NeedAMom offers mom for hire

BY LAURA CALDERON
Entertainment Editor

 

Nina Keneally, a Brooklyn, New York based mother of two, made headlines nationwide last October when she made the decision to offer her mothering skills to young adults throughout the city and the interest hasn’t waned since.

Keneally’s booming new business, NeedAMom, caters to 20 to year olds who need a mother without the nagging, guilt tripping and emotional baggage some associate with biological ones.

Keneally says that her service is for those who need a Mom, just not their Mom. Keneally offers a list of services that are usually done by any mother for her child. Whether giving criticism-free advice over a cup of coffee, patiently waiting with you at the doctor’s office or preparing a home cooked meal, Keneally is open to helping in whatever field she can but hopes to make it clear that she is not to be mistaken for anyone’s maid.

Struck with the idea after giving advice to her yoga class of young college students, Keneally began charging her services for $40 an hour with an additional traveling fee for any client residing outside of Brooklyn. Most recently, Keneally has added a texting session where you can send her messages directly for 30 minutes a day.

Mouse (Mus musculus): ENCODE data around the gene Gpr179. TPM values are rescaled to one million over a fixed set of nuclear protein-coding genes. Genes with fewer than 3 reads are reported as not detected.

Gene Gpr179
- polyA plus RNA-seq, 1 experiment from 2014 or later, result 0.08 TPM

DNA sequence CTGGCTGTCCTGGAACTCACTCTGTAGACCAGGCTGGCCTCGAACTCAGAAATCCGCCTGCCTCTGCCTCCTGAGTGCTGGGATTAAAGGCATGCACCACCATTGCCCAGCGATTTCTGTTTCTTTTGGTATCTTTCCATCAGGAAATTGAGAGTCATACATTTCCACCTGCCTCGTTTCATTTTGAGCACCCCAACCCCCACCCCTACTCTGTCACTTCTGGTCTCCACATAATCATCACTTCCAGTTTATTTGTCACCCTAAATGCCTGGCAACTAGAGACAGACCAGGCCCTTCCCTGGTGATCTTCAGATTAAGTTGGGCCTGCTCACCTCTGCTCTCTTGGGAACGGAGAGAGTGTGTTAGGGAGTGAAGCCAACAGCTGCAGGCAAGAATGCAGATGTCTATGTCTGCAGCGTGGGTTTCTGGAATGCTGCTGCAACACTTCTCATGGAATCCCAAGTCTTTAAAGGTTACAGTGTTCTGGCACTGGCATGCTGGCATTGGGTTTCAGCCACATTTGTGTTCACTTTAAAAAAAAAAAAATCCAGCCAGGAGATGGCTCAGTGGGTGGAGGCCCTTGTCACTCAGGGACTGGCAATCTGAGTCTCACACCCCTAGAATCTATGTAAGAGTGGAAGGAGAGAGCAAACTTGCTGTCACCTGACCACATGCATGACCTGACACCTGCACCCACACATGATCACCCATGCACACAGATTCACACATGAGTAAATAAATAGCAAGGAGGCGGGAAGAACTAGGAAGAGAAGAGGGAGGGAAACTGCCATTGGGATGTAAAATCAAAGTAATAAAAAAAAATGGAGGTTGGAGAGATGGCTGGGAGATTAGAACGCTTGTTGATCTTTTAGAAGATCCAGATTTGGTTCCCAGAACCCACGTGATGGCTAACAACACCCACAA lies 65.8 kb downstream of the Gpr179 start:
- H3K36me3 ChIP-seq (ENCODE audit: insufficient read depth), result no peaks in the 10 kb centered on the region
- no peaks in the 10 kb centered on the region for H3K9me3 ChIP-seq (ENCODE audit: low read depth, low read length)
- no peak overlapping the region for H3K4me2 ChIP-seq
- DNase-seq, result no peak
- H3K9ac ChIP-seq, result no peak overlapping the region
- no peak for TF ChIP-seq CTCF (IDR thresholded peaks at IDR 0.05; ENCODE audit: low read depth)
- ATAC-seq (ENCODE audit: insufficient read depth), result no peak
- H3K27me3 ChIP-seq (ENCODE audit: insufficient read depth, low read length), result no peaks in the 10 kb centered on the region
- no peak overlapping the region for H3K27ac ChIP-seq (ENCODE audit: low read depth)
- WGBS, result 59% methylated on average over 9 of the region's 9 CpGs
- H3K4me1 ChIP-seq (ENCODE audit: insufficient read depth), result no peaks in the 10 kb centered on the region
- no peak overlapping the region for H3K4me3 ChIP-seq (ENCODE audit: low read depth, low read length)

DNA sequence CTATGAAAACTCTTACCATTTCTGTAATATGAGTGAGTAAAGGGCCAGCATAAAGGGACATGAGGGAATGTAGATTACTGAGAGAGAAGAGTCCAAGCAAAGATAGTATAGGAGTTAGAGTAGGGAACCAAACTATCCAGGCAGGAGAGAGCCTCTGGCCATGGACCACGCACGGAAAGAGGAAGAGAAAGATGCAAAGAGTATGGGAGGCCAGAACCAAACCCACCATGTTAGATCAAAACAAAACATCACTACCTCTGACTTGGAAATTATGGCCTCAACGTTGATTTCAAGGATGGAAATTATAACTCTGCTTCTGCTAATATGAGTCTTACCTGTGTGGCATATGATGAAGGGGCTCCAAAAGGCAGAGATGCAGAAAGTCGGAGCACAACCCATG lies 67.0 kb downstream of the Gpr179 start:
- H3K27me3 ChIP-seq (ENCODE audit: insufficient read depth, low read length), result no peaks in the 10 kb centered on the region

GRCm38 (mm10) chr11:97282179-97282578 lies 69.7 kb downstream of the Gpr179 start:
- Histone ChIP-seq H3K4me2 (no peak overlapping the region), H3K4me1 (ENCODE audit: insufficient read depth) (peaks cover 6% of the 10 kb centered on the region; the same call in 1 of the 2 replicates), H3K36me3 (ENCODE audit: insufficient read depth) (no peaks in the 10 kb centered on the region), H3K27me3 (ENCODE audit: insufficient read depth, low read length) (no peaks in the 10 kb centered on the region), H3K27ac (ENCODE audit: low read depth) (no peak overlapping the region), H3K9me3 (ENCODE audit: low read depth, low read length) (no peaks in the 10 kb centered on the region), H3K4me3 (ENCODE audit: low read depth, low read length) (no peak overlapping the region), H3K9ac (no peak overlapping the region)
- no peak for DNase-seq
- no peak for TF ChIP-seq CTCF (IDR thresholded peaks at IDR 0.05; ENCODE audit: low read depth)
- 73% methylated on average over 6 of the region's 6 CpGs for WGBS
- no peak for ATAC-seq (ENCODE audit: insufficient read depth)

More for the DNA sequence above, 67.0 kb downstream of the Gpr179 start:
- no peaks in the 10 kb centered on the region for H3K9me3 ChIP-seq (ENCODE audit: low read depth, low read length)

At the County College of Morris the concept of renting someone else’s mother to momentarily be yours is a foreign and has stirred some debate across campus. Shannon Dean, a hospitality management major at CCM feels the business is an extraordinary idea for young adults who find themselves far from home and in need of a parental figure from time to time.

“I’m extremely close with my Mom,” said Dean, “And I can’t imagine what it would be like not to have her by my side everyday. She helps me make decisions and form opinions. So if someone is willing to help those who don’t have a parent physically there that’s amazing. I mean, there’s big brother and big sisters programs – how is this any different?”

However, liberal arts major, Catherine Brown feels Keneally’s attempt to be a mother to all is a strange concept.

“Hiring someone to pretend to be your mother is just wrong,” said Brown, “ No matter the situation – how much you spend or what you do together this woman is not your mother. Paying her will only make you miss your real mom. The whole process is kind of a waste of time.”

Keneally’s business has brought up numerous questions on the County College of Morris campus. What is considered appropriate and inappropriate along the lines of offering help to someone else’s child feel a sense of comfort?

“New York is a one of the biggest cities in the world,” said fashion merchandising major, Crislaura Tatis, “ And it holds a huge youth population. Many individuals are away from home and don’t have a sense of family  so I could see why NeedAMom is such a success business. It’s selfless and helps so many people just genuinely feel better. But I think paying for it is what makes it so creepy. Like if I just need a hug, do I really need to hand over my credit card for that?”

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